Team members with diverse backgrounds, especially in creative types of work, have been shown to deliver better ideas and bottom-line results than those in less diverse teams
Search “inclusion” on Amazon and the majority of book entries that come up are for children. Is that an indicator of the current state of management art on the subject?
Fortunately, there is a growing body of research on the related subjects of diversity, equity, and inclusion (DEI)—the holy trinity of organizational development at present. Team members with diverse backgrounds, especially in creative types of work, have been shown to deliver better ideas and bottom-line results than those in less diverse teams once the initial friction from diversity is overcome.
Whether based largely on conviction or the acceptance of research on the business value of a diverse workforce, diversity has become a goal—and the most frequently measured of the trinity—common to many organizations. In many cases, it’s an elusive goal. Organizations know how to hire people with diverse backgrounds; they don’t seem to be doing a very good job of retaining them. As a result, with Coca-Cola several years ago being a high-profile example, diversity goals are met in the short term, then missed later on. The culprit? The failure to retain those with diverse backgrounds once they are hired.
A number of excuses are given for the failure. At the moment, the favorites are:
- The new generation of talent entering the workforce eschews the notion of a single career.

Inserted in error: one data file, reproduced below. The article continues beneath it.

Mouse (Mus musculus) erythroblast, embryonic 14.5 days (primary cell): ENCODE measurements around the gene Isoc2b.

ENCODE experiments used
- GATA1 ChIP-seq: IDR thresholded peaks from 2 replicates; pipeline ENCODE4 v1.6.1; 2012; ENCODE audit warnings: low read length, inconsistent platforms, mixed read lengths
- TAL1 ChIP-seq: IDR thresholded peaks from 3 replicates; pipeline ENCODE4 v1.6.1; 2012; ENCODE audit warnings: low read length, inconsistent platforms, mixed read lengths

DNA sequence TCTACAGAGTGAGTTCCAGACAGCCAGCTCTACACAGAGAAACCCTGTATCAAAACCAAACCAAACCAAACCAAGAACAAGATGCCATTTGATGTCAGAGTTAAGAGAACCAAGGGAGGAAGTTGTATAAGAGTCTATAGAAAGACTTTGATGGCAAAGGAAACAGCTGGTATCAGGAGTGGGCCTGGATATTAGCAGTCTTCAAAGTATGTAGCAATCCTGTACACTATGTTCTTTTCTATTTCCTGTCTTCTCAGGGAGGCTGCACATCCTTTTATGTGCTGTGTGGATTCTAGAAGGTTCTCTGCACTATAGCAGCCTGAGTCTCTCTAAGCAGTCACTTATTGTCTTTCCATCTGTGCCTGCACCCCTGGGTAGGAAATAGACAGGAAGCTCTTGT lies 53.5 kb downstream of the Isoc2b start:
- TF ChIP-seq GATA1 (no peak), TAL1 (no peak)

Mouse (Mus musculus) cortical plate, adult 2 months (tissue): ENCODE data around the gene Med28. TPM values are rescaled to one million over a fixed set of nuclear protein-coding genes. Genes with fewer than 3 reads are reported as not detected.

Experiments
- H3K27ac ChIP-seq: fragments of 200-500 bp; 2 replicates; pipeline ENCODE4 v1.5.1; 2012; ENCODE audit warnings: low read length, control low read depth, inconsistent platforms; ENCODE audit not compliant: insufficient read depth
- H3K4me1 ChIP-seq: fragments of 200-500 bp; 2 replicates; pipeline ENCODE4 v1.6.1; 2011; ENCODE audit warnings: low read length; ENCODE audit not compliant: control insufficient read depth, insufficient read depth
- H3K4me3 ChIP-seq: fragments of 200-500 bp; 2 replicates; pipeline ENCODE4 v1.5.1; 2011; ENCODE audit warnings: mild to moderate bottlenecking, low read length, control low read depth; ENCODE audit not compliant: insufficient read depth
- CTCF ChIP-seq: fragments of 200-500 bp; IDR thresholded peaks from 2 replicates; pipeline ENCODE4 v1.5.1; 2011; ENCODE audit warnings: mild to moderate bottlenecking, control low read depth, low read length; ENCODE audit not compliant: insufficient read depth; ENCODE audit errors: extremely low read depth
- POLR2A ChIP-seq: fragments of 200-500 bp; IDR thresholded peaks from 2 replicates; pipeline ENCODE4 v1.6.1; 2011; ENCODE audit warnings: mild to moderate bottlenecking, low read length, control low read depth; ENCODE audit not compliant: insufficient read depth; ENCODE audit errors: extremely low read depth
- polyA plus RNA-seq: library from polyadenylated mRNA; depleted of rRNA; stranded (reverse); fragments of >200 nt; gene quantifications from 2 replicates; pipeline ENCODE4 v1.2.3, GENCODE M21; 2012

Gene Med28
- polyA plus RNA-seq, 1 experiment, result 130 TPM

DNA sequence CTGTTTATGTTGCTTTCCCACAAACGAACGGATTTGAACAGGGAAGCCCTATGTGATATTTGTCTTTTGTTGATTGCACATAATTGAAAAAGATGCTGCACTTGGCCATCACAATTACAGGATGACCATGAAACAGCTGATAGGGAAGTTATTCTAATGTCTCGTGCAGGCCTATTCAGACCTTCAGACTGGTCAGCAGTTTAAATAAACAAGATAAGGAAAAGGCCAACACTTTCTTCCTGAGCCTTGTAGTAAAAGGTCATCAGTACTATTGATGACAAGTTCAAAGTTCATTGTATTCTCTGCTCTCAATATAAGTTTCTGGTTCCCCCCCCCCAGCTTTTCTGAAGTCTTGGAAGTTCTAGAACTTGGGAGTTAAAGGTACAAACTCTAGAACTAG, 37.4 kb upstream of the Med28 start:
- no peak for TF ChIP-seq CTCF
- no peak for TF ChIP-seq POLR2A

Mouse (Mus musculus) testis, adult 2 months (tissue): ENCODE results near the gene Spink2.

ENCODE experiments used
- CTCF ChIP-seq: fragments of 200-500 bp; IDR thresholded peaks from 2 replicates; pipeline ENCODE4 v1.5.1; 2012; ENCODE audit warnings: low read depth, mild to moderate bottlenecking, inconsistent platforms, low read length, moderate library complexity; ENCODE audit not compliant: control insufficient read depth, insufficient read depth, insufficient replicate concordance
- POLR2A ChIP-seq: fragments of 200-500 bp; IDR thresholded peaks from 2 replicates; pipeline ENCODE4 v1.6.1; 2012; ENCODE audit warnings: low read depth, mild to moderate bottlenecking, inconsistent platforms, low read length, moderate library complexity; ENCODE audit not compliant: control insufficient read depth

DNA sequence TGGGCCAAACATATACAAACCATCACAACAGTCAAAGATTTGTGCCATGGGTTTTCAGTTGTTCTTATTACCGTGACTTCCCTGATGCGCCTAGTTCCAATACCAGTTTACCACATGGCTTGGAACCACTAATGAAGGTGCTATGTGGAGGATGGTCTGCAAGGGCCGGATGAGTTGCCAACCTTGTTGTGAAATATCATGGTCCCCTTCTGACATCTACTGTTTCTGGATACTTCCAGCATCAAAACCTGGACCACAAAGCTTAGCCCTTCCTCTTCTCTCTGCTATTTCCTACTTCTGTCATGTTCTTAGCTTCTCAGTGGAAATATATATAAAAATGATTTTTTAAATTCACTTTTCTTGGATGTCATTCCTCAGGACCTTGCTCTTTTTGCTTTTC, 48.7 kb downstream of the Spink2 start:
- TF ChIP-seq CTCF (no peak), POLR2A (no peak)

- The reliance on policies allowing work away from the office has created new challenges for managers.
A better reason backed by research is that organizations are failing to engage their employees. Why? In large part because those employees feel that their talent isn’t being fully employed, that their views aren’t heard when it comes to important decisions.Also read: 5 barriers to diversity and inclusion
Research tells us that employee engagement, retention, and ultimately diversity result in large part from the trust of one’s immediate leader, inclusion, and “voice,” the ability to make one’s opinions heard. This prompts the question: Do we have DEI backwards? Perhaps it should start with inclusion and end with diversity or at least give both equal billing.
From this, we have to conclude that those primarily determining diversity aren’t occupying jobs in human resources. Instead, they are department managers and team leaders on the front line who are responsible for inclusion. But how much attention is being given to the development of their skillset for building the psychological safety
, “voice,” and trust underlying employee engagement, retention, and ultimately diversity?
Amy Edmondson, in her acclaimed work on these matters, has an interesting comment buried near the back of her book. She says, “Although I’ve been studying psychological safety for more than 20 years, it’s only recently that I’ve been asked to consider its relationship to diversity, inclusion, and belonging at work.” She reminds us: “A recent tidal wave of harassment claims highlights the costs of failing to create a psychologically safe workplace for women.” May it also suggest that middle managers remain woefully unprepared to foster inclusion—and therefore diversity—in their organizations?
Do middle managers need more training on inclusion? On what aspects of the skillset?
[This article was provided with permission from Harvard Business School Working Knowledge.]